1. This is a reference under Section 307, Criminal P.C. by the learned Additional Sessions Judge of 24-Parganas-in the case of one C. A Mathews. C. A. Mathews was tried by (he learned Additional Sessions Judge of 24-Parganas sit-ting with a jury on a charge of conspiring with a number of other persons to dishonestly and fraudulently induce intending candidates for the post of travelling ticket checkers in the E B. By. administration to deliver moneys to him by deceiving these persons into a belief that they would on such delivery receive appointments on a monthly pay of Rs. 30 and an allowance of Rs. 15. He was further charged with conspiring with the-same persons to cheat a number of persons by obtaining from them moneys as. gratification other than legal remuneration from intending candidates for the post of travelling ticket checkers in the said railway, after deceiving them into a belief that they after the delivery of the money would get appointments as stated in the first charge. The jury by a majority of three to two found the accused5 not guilty. The learned Additional Sessions Judge being of opinion that the accused was guilty under Section 120-B read with Section 161, I. P.C. has referred the-case to this Court. It will be seen that originally Mathews was being tried by the Police Magistrate, Sealdah, jointly with a number of other persons who were alleged to be his coconspirators. Mathews then claimed to be tried as a European British subject and hence he was committed to Sessions and has been tried alone.
2. The case for the prosecution is briefly this: The accused is a sub-officer of the E.B. Ry. and was in charge of the travelling ticket inspection section of the railways. He with a number of other persons who conspired with him induced a large number of persons to give him various sums of money on the pretext that they would be appointed as travelling ticket checkers. These persons worked for various periods of time on the railway and in the month of September 1927, their services were dispensed with. The case for the prosecution is that Mathews had no authority to make such appointments, that these persons were not properly speaking appointed at all by the railway and that Mathews took from these persons various sums of money as a consideration for giving them the appointments. The case of the defence as set forth by Mathews in his statement in the Sessions Court was that the appointments of almost all these persons had been sanctioned by the Chief Auditor and that he never took any money from them as a reason for their appointments in the railway. It is further suggested by the learned Counsel for Mathews that these persons whom he appointed were unpaid probationers and that when their work was found unsatisfactory their services were dispensed with. I say advisedly that this was a case of counsel, because this portion of Mathew's case finds no place in his statement to the' Court and is inconsistent with it. There is no suggestion in Mathews' statement in the Sessions Court that they were appointed as unpaid probationers.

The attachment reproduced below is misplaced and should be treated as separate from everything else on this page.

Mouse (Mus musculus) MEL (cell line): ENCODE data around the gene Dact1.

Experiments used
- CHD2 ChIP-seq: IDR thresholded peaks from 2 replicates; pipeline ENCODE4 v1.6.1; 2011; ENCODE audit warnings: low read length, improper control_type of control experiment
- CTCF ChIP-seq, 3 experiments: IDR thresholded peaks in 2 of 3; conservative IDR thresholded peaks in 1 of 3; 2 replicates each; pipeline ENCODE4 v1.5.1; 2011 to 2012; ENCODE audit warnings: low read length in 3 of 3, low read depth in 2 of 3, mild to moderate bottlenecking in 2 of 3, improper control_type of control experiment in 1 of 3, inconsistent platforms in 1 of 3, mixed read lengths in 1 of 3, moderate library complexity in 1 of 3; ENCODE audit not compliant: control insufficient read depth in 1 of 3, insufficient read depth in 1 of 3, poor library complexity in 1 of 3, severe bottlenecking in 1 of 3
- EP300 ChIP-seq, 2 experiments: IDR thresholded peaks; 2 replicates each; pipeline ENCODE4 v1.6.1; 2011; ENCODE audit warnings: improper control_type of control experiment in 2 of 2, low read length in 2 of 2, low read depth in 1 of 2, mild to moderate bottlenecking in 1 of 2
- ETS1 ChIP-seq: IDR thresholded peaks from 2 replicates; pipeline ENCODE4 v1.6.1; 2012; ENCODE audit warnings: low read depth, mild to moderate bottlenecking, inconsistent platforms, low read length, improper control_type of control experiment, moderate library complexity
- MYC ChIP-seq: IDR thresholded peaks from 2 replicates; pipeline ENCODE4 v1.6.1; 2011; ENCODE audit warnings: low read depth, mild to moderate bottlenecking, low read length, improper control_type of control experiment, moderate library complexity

3. I shall first of all deal with the two points of law that arise in this case. The first point deals with the admissibility of the evidence of Mr. W.F. Milne, the Chief Auditor. The facts are these: Mr. Milne was examined as a witness in the Court of the Police Magistrate at Sealdah. At that time apparently the case was being treated as a warrant case and Mathews had been tried together with the other accused. At the close; of Mr. Milne's evidence the accused were called on to cross-examine him. This they refused to do. The reason for calling on them at that time to cross-examine Mr. Milne when the charge had not been framed was that Mr.' Milne was very ill and was proceeding to England shortly, which he actually did on 2nd May. Subsequently Mathews made an application to be tried as a European British subject. This was allowed and the result was that he was committed to Sessions as I have already stated.